Micromanagment is usually something we’re told as leaders to avoid like the plague, but it’s actually chapter 4 of Contagious Leadership and in two very specific cases, I say go forth and micromanage away! But remember, there’s a how, a when and and a BIG why.
Chapter 4 of Contagious Leadership is:
Leaders Micromanage Only Those Who Need it and Only Until They Proove They Do Not.
Well, so who needs it?
When you’re new on the job you don’t know the culture, the boundaries, the right ways, the wrong ways, the “way we really do things around here” or even where the potty is, much less how to interpret your direction on something that is a new assignment. Rightly or wrongly, we, as leaders, tend to share directions without giving all the expectations, written and unwritten rules, or shortcuts. Thus, it is important to micromanage new employees so you can show them the ropes each and every step of the way. You may have to monitor their actions very closely the first couple of times they take on a project, but tell them why you are doing it and it will likely seem less annoying, particularly to someone who wants to succeed and prove themselves to you.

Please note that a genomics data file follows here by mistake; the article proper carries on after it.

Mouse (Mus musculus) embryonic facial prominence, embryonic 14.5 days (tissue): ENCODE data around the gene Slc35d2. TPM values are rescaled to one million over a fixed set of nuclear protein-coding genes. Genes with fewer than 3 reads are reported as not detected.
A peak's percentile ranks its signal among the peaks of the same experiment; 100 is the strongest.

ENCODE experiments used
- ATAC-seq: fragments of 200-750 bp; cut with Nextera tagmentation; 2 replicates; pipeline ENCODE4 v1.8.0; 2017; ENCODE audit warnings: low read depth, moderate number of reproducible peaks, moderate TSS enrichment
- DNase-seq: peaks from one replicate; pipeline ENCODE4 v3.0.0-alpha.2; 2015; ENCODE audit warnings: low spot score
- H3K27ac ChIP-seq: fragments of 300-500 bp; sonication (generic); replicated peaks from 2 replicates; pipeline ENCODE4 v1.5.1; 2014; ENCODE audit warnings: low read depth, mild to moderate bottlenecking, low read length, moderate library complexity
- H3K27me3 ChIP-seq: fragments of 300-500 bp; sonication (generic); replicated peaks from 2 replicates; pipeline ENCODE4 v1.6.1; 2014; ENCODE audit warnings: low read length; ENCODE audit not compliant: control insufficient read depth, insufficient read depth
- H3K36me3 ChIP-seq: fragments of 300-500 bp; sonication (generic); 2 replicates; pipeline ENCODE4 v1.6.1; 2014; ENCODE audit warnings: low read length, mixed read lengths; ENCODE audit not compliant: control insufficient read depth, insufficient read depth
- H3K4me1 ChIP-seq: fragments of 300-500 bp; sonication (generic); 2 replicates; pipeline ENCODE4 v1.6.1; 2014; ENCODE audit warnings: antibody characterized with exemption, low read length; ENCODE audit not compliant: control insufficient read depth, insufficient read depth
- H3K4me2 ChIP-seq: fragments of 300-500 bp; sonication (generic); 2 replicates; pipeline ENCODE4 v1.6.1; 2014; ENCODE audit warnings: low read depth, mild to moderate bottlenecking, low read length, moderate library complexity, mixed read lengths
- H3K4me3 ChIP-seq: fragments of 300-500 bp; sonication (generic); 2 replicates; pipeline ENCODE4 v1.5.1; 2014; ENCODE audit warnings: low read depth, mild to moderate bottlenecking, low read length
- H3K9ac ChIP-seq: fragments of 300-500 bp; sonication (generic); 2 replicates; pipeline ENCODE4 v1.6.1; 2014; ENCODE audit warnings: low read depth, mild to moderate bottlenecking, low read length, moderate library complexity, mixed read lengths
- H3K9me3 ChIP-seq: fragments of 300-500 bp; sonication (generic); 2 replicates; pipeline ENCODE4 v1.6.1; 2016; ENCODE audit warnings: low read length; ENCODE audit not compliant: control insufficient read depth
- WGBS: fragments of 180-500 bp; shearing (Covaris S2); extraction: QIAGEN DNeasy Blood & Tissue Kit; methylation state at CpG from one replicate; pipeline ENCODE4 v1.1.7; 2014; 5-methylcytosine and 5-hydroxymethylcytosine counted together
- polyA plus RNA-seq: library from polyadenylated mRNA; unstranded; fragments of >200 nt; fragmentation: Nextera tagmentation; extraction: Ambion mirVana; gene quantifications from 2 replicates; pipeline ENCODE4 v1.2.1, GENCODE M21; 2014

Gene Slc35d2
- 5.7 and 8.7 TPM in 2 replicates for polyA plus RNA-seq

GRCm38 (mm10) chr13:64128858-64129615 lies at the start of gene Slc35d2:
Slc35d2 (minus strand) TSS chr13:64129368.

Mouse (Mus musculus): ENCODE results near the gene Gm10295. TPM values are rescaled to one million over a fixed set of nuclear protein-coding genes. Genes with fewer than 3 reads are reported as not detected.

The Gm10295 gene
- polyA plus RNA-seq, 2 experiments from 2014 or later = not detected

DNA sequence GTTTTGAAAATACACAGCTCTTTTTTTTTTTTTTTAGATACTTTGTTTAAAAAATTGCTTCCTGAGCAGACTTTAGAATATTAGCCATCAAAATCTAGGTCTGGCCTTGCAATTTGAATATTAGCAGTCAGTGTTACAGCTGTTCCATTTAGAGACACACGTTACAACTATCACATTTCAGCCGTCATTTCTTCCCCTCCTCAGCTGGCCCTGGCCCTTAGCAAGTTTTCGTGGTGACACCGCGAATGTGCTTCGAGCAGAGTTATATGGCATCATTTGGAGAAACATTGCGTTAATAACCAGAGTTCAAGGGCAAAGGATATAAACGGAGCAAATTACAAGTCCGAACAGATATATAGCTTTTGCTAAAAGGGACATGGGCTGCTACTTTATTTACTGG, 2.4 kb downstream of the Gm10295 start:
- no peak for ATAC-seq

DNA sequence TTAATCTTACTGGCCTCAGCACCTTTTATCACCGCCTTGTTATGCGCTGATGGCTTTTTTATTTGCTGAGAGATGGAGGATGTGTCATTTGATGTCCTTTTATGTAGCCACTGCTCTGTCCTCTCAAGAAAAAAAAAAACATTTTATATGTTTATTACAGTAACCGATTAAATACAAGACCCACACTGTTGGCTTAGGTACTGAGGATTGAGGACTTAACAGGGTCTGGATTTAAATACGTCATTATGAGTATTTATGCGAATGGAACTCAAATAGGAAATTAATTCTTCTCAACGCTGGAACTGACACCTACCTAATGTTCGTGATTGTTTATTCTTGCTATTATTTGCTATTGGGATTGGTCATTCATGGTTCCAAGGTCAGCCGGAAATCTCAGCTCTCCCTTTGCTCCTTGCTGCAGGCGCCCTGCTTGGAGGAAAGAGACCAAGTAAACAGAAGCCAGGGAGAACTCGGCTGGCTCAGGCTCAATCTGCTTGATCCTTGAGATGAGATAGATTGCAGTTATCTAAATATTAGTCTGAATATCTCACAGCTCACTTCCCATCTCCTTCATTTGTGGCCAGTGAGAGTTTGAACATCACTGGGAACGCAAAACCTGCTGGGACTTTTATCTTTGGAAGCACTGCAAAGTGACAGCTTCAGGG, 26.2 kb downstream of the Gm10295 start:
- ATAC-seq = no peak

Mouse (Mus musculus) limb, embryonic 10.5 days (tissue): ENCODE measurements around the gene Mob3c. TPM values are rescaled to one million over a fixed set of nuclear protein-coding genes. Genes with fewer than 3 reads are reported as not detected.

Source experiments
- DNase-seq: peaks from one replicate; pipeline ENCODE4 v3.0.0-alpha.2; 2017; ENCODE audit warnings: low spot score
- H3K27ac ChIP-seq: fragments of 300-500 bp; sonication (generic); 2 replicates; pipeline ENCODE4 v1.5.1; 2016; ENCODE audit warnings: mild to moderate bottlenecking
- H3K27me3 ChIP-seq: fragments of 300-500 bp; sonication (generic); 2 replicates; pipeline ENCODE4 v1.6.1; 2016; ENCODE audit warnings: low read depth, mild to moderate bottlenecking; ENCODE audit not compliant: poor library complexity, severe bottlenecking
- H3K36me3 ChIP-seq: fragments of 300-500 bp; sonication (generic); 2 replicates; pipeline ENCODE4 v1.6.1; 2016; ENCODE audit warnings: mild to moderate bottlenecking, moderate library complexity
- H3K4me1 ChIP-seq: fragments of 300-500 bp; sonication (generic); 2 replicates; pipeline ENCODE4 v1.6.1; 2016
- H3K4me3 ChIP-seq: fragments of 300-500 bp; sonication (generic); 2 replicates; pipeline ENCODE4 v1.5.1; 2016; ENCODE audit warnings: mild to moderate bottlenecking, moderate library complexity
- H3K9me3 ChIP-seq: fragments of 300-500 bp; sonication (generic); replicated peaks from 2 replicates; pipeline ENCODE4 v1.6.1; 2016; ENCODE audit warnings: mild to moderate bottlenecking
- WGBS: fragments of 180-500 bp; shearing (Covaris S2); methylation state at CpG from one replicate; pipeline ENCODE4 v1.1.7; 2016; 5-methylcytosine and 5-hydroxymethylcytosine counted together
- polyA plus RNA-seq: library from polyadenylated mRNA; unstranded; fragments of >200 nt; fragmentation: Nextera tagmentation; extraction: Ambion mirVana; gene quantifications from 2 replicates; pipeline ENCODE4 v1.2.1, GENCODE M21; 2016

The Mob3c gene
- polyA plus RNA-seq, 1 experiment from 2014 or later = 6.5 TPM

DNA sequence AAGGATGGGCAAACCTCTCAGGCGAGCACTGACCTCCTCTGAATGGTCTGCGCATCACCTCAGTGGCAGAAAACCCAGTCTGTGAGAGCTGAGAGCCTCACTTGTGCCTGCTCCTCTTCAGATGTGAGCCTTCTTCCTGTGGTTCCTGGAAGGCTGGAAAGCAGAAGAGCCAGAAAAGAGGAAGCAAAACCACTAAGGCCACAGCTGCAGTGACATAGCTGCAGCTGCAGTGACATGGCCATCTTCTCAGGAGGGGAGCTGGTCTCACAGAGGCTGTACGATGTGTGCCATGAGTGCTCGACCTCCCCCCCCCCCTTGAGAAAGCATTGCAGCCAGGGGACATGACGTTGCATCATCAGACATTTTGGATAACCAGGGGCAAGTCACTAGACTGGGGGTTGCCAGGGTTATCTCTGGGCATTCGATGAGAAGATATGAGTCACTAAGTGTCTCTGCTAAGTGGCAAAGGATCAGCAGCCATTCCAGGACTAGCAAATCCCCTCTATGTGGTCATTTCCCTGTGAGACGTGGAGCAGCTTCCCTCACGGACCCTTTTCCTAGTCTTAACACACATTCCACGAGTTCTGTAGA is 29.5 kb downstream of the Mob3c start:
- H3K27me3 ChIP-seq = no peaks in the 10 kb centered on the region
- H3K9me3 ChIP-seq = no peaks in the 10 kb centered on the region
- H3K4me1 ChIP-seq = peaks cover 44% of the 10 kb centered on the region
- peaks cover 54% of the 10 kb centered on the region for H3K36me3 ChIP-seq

Problem employees, in an environment where you are monitoring their performance, usually have two choices: shape up or ship out. In this case, you are entitled to, and need to, micromanage their actions so that they can improve if they choose. Monitor closely their steps in the process that is leading to their poor performance and look for the one or two that might, if turned around, make a world of difference in their performance. If you find it or them and can teach the employee how to do it differently, then you must stop micromanaging and let them improve their behavior or performance. If they don’t improve, then it’s time to help them grow and develop their skills… elsewhere. “Free them up for new opportunities” if you will.
Micromanagement is a tool that can be used to HELP an employee, new or poorly performing. It is NOT a tool that you use when you don’t feel good about the person to whom you have assigned the task or when you are afraid to let go of the task. If that’s how you are using it, no wonder they are annoyed or agitated at your constant hovering. That is your issue, not theirs. In leadership, you have to learn to trust, to let go, and to believe in those you lead. And of course, that belief is contagious. When you believe in them, they may likely begin to believe in themselves. 🙂